- Jump in new orders for sheetfed and special presses
- Online media impact on web press business
- Further consolidation needed at web press production plants
- KBA boosts pre-tax earnings and pays dividend
- Cautiously optimistic outlook for 2011 as strike ends
At the 86th Koenig & Bauer AG annual general meeting at the Vogel Convention Center in Würzburg, president and CEO Helge Hansen reported a substantial increase in new orders for sheetfed and special presses in the first five months of the year compared to the same period last year. However, big web presses for printing newspapers, magazines, catalogues and other print media that compete with online services for both readers and ad revenues are a major cause of concern, with global demand well below pre-crisis levels. Even so, preliminary figures to 1 June for the world’s no. 2 press manufacturer reveal a leap of 21% in new orders to around €600m and 27% in sales to €420m-plus. The order backlog on 31 May totalled €617m, 40% above the prior-year level. This is largely attributable to KBA’s broad product portfolio. Hansen anticipates a similar improvement in the group’s half-year performance.
KBA on course despite strike in Frankenthal
Typically for the engineering sector, sales in the first five months fell short of annual targets. But despite delays in web press shipments caused by a six-week strike at KBA’s Frankenthal plant, management stands by its objective for 2011 of a single-digit percentage increase in group sales over the previous year (€1.18bn), and a moderate improvement in earnings. More detailed information will not be available until the half-year report is issued in August. A skeleton agreement on ending the strike was signed the day before the AGM and a ballot will be held on whether work should resume on Monday, 20 June.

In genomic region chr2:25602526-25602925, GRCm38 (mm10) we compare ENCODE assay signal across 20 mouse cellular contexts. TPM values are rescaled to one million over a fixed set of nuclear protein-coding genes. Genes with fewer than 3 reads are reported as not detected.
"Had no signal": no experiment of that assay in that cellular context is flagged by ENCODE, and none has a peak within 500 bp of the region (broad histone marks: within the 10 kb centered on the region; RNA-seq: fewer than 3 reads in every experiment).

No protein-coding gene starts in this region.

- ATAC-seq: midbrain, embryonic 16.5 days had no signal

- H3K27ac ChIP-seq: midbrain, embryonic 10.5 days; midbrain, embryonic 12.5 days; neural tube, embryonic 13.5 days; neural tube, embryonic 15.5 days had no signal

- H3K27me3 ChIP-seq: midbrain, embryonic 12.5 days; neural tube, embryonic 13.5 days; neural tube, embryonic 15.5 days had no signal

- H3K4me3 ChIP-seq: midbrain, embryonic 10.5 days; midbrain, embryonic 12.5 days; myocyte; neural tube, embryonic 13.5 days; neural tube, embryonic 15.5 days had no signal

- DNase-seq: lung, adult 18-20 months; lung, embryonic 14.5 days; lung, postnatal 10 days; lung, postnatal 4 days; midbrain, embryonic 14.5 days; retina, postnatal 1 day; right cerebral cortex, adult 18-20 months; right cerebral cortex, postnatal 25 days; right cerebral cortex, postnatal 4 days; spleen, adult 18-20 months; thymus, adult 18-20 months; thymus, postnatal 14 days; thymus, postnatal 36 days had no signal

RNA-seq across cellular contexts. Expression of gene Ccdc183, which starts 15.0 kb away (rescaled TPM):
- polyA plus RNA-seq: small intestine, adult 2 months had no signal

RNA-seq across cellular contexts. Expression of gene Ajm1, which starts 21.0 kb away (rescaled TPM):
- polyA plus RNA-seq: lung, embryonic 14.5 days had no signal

Given the sober market prospects for web presses, Hansen sees no alternative but to trim the payroll at KBA’s Frankenthal, Würzburg and Trennfeld plants by a further 700 in order to restore competitiveness and profitability in a much-diminished market. Following protracted negotiations with employee representatives and IG Metall in Frankenthal, talks have now started at the other two locations. The measures proposed will reduce the group workforce from 6,377 at the end of May this year (90 fewer than twelve months earlier) to well below 6,000 at the end of 2013.
Mergers would have destroyed more jobs
In his speech Hansen discussed global shifts in media markets, technological advances and structural transitions within the printing industry. He made it clear that the post-slump capacity adjustments initiated by the top three press manufacturers in 2009, in the course of which over 9,000 jobs were lost, were not prompted by a lack of vision or co-operation at board level. He said: “The merger scenarios mooted would have led to more redundancies and closures, a loss of productivity through staff tensions, and the costs that these entail. With industry players working to capacity until 2007, the charge of failing to diversify sooner can only be levelled by those who have no idea how hard it is to change horses in midstream.”
Diversifying beyond print